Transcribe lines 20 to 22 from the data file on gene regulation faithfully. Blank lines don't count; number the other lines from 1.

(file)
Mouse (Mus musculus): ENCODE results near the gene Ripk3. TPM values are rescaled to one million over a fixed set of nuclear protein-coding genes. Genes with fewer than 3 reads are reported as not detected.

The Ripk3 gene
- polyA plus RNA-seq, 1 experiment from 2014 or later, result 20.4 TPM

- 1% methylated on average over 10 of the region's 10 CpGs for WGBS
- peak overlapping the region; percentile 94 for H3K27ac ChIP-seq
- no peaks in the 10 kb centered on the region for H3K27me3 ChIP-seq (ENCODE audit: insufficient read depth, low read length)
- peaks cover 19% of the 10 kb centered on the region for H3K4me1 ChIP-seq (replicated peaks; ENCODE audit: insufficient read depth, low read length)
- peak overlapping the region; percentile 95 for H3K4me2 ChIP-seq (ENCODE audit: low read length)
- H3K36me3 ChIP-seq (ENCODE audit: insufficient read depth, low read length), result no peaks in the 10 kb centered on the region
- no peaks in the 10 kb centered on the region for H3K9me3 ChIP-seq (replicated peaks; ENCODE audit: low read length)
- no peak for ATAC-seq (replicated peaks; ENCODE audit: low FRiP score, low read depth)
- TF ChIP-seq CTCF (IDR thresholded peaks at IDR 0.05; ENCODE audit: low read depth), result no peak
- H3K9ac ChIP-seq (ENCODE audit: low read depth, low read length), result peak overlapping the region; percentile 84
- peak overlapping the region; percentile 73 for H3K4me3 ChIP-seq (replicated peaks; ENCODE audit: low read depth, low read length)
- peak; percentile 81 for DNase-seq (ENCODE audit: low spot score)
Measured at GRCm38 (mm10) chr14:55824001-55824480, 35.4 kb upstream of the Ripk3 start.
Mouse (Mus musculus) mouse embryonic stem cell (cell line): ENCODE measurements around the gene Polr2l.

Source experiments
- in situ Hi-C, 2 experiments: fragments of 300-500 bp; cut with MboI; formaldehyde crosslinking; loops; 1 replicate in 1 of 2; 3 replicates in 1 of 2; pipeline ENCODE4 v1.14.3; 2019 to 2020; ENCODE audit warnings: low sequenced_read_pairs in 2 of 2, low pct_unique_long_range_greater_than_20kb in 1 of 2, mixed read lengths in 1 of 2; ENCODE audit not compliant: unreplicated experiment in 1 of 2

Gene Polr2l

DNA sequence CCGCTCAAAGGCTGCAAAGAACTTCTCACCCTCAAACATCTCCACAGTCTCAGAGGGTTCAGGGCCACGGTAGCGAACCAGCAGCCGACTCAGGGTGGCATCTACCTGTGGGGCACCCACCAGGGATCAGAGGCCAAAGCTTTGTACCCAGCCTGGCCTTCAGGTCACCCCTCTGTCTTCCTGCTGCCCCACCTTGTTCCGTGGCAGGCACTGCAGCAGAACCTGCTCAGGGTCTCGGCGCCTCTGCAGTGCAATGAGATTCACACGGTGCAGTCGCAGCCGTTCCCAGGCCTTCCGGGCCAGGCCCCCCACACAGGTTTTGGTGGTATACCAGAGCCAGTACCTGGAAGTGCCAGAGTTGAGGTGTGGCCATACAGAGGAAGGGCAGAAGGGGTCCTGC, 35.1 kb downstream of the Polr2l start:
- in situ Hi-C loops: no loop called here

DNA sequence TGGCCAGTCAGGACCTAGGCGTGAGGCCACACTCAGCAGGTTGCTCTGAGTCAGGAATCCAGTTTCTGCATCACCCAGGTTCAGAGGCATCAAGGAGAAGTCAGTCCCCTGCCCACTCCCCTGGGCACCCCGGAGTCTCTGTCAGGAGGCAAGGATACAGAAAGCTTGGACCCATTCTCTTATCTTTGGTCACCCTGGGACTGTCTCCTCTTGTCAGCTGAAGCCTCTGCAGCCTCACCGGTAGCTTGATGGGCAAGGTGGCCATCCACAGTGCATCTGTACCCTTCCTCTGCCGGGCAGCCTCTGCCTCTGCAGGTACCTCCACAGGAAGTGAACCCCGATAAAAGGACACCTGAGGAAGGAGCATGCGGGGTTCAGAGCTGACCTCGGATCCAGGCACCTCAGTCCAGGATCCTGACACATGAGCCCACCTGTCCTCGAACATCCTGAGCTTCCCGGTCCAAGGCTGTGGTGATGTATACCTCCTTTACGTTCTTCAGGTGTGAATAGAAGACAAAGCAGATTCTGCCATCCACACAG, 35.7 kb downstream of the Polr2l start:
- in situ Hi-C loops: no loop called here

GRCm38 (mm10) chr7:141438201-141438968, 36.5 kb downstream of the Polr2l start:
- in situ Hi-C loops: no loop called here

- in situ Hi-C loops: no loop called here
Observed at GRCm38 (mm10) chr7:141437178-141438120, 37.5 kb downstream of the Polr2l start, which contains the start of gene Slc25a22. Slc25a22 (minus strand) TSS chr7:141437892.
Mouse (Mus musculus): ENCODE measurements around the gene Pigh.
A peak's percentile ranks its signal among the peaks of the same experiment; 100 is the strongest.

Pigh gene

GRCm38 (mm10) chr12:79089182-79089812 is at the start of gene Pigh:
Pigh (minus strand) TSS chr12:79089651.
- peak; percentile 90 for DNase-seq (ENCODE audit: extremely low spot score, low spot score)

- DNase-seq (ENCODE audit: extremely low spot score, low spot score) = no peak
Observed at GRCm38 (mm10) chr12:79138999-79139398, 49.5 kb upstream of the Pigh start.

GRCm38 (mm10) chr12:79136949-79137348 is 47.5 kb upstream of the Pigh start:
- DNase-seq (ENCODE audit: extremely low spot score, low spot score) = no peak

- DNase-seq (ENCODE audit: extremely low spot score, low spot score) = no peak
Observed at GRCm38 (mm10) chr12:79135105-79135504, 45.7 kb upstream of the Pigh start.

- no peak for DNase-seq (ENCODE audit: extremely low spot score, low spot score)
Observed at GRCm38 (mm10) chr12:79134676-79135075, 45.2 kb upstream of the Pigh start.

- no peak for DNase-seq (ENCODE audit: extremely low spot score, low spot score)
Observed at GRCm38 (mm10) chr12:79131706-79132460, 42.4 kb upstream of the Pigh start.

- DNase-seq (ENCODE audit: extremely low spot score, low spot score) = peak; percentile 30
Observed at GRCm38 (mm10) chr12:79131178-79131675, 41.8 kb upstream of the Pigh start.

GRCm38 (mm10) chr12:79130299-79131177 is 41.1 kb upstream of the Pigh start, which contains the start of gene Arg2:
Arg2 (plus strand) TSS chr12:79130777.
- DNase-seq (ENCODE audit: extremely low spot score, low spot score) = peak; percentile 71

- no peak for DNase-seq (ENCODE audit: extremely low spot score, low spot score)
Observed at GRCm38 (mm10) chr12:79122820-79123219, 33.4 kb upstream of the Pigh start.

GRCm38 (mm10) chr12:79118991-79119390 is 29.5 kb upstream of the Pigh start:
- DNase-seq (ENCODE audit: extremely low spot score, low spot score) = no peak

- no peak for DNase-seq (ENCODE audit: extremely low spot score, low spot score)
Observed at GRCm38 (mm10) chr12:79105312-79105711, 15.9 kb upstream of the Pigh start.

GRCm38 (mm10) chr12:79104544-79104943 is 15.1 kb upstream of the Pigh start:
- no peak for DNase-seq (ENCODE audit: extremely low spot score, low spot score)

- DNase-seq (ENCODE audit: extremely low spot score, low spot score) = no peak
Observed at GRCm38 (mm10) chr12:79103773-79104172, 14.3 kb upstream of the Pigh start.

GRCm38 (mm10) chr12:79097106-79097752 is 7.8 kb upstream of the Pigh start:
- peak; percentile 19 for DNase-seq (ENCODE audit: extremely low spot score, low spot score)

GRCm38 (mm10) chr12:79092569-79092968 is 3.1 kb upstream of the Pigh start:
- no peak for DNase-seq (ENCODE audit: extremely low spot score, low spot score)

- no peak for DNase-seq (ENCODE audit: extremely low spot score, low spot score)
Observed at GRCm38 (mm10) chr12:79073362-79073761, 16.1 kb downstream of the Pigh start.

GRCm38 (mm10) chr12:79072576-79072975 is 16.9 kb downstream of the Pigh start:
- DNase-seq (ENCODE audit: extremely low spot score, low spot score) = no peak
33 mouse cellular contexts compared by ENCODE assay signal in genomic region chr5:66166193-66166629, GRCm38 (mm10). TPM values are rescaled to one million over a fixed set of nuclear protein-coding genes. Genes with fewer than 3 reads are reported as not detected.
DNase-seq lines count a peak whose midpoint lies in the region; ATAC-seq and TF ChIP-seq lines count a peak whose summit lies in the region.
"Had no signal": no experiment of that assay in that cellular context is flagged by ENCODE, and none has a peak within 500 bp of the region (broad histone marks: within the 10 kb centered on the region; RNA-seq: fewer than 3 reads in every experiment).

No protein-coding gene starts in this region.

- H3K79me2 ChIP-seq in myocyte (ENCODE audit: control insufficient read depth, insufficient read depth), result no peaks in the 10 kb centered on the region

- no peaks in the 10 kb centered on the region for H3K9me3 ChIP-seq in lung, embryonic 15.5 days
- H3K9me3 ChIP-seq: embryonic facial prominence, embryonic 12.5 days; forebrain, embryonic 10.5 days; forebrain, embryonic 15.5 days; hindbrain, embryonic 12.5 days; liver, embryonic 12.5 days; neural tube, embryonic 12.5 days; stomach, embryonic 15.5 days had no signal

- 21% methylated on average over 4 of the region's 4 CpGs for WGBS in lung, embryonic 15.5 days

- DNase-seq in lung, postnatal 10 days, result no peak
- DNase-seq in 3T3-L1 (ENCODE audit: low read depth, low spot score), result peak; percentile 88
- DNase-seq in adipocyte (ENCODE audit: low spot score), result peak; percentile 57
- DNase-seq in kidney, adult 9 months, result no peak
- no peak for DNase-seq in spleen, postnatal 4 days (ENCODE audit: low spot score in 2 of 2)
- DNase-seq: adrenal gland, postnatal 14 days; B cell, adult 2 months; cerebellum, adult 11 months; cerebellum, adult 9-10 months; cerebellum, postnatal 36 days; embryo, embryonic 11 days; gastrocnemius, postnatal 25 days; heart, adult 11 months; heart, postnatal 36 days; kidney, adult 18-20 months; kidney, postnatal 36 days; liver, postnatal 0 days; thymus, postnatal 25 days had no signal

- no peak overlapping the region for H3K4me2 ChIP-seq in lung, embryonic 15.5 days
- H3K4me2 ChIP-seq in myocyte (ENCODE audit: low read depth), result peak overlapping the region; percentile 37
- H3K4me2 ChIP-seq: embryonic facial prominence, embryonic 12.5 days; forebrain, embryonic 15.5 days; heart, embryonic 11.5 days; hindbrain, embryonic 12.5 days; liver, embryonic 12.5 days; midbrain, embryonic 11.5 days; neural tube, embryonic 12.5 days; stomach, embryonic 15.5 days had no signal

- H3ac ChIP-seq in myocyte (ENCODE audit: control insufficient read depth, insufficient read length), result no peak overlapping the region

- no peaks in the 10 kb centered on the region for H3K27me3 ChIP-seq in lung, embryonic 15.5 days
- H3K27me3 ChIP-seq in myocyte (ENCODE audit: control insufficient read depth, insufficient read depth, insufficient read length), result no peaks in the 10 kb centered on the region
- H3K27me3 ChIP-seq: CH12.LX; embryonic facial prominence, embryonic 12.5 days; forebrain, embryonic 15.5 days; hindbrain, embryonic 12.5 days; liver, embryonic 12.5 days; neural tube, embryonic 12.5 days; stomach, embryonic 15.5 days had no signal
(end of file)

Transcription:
Gene Polr2l

DNA sequence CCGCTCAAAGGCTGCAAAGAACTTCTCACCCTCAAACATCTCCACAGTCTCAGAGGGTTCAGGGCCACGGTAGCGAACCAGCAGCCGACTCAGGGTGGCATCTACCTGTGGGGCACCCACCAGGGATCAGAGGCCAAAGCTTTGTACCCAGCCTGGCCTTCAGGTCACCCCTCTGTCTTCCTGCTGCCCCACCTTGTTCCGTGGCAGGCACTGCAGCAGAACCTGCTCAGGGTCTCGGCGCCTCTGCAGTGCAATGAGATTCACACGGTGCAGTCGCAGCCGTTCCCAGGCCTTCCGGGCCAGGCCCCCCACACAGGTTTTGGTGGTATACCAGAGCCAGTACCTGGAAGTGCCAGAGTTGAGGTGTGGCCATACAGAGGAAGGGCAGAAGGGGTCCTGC, 35.1 kb downstream of the Polr2l start:
- in situ Hi-C loops: no loop called here